October 31, 2011 – The Breast journal published new data from a prospective study conducted at the Seoul National University College of Medicine in Korea that shows positron emission mammography (PEM) has a higher sensitivity for tumor detection compared with whole-body positron emission tomography (PET)/ computed tomography (CT) when using both visual as well as quantitative analysis. These results were particularly striking and significant for smaller-sized tumors (less than 2 cm), likely due to the improved spatial resolution offered by PEM. This demonstrates PEM's clinical utility in being able to more effectively diagnosis early stage cancer.
According to recent journal articles, the sensitivity of PET/CT is limited, especially for low-grade and small tumors. Most PET/CT scanners currently provide a spatial resolution at 5 mm or greater, thus limiting PET/CT's ability to depict small-sized tumors such as invasive lobular carcinoma or ductal carcinoma in situ. This study provides a direct comparison within the same patient population.
A total of 113 breast lesions from 101 patients with a mean tumor size of 2.2 cm, were included in the analysis. The patients underwent PEM with FDG and whole-body PET/CT before surgical resection. The images were then analyzed visually and quantitatively using the tumor-to-normal tissue uptake ratio (TNR) with a cutoff of 2.5 or greater. The tumors were classified into 4 groups based on size using pathology measurements prior to detection sensitivity analysis for PEM and PET/CT. In visual analysis, the overall sensitivity of PEM was 95 percent, which was significantly higher than the 87 percent sensitivity found for PET/CT; ( p=0.004). In addition, the TNR of PEM was significantly higher than that of PET/CT in small tumors (<1 cm; p=0.005 and <2 cm; p<0.001).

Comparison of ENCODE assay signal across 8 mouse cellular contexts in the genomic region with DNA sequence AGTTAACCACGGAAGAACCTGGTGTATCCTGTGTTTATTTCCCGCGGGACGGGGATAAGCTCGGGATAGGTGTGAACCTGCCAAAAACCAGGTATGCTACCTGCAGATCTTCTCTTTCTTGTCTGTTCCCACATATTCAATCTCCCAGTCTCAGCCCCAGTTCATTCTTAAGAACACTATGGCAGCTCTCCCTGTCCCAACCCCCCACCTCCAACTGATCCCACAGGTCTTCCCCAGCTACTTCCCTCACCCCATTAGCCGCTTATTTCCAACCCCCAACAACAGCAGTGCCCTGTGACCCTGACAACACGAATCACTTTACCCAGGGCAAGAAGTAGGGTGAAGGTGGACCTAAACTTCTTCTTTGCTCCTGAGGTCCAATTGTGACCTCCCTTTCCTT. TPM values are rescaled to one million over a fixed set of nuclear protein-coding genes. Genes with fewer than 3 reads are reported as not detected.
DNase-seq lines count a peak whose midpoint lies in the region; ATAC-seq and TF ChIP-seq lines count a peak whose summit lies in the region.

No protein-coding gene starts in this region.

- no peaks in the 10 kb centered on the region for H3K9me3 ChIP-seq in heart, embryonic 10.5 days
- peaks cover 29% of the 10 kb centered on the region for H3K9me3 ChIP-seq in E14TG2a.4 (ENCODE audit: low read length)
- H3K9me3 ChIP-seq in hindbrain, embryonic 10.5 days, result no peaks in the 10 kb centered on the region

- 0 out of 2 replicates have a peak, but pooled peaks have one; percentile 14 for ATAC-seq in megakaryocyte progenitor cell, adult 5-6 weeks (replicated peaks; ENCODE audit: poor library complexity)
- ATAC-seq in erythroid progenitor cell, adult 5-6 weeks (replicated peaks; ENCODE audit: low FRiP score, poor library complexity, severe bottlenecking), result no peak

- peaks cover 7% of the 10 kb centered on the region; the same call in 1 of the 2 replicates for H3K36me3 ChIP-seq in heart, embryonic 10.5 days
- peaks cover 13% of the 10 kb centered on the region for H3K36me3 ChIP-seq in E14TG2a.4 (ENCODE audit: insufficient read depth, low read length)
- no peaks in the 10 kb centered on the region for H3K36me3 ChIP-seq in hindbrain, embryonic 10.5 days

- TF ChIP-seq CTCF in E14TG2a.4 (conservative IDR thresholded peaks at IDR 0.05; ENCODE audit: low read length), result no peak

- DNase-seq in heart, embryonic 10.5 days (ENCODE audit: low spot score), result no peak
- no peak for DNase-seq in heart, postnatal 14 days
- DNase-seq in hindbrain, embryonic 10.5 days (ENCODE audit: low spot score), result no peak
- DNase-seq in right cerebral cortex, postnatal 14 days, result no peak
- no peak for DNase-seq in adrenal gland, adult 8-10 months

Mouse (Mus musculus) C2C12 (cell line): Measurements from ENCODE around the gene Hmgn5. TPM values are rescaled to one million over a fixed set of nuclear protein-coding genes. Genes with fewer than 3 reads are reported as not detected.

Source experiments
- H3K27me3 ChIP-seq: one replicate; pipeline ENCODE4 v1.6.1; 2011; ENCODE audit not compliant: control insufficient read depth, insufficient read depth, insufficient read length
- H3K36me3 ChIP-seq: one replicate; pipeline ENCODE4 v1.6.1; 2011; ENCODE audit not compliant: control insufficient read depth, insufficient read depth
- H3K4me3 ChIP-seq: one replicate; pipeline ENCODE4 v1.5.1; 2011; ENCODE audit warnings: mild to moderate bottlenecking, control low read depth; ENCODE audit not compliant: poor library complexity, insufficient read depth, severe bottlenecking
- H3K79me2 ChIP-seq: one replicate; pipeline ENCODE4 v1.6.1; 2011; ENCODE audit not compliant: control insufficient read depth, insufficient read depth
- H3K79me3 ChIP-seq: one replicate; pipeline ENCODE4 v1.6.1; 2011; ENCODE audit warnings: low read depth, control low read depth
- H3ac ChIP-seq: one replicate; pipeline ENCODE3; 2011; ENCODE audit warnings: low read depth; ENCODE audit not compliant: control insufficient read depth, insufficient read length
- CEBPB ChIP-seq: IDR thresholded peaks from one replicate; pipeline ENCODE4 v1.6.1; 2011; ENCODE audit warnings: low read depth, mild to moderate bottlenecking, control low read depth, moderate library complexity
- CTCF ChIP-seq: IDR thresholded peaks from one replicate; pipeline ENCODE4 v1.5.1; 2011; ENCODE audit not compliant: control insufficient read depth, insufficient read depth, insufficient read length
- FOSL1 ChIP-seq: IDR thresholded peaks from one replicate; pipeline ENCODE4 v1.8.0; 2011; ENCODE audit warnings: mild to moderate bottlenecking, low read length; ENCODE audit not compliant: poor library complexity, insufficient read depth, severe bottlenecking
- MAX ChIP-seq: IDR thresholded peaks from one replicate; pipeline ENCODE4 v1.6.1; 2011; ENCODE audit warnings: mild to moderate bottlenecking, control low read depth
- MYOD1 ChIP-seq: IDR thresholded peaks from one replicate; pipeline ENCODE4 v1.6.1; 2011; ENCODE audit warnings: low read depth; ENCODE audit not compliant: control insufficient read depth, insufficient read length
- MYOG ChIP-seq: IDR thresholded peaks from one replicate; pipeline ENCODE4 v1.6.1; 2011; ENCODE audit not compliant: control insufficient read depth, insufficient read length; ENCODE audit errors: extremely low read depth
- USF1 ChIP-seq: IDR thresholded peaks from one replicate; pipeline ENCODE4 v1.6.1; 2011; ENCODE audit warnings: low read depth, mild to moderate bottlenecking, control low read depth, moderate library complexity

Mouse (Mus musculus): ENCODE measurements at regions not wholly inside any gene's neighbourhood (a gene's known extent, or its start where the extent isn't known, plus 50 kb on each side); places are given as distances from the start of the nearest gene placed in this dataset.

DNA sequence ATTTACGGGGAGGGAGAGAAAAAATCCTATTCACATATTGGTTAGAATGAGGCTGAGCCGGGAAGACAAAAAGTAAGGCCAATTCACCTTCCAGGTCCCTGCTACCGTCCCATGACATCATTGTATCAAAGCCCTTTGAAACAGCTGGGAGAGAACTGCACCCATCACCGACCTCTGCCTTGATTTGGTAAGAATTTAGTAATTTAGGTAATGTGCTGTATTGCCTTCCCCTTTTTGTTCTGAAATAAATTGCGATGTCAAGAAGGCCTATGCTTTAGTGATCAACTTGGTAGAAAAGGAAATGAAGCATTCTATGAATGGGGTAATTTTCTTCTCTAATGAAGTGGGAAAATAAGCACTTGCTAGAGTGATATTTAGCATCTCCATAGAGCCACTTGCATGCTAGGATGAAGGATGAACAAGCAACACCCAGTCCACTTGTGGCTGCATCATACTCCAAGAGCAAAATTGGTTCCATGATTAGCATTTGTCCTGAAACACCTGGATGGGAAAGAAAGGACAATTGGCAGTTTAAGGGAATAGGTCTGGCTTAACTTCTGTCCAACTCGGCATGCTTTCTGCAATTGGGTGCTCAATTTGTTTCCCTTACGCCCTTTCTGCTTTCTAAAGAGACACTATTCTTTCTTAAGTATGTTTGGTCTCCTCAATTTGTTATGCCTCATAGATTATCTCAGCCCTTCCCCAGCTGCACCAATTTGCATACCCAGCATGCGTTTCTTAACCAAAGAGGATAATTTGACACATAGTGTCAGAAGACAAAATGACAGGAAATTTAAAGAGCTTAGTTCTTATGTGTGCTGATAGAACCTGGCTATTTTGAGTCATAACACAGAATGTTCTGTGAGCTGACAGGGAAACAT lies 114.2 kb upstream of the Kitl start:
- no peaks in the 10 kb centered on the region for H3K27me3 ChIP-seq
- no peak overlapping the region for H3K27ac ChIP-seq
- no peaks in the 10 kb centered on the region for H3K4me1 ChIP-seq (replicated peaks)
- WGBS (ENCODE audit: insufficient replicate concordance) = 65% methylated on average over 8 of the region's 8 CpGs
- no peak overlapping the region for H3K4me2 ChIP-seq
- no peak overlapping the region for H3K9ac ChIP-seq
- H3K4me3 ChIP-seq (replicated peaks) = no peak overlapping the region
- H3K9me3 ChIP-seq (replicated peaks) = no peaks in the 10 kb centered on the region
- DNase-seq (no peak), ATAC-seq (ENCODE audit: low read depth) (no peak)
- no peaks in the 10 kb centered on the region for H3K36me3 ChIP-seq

PEM is the breast application of the Naviscan high-resolution PET scanner, which both can localize as well as characterize the metabolic activity of a lesion. PEM uses parallel photon detectors in a configuration similar to mammography with breast immobilization, not compression. It is the only U.S. Food and Drug Administration (FDA)-cleared, CE Certified 3-D molecular breast imaging (MBI) device on the market. The metabolic view assists physicians in making optimal care decisions by providing an ability to distinguish between benign and malignant lesions.
For more information: www.naviscan.com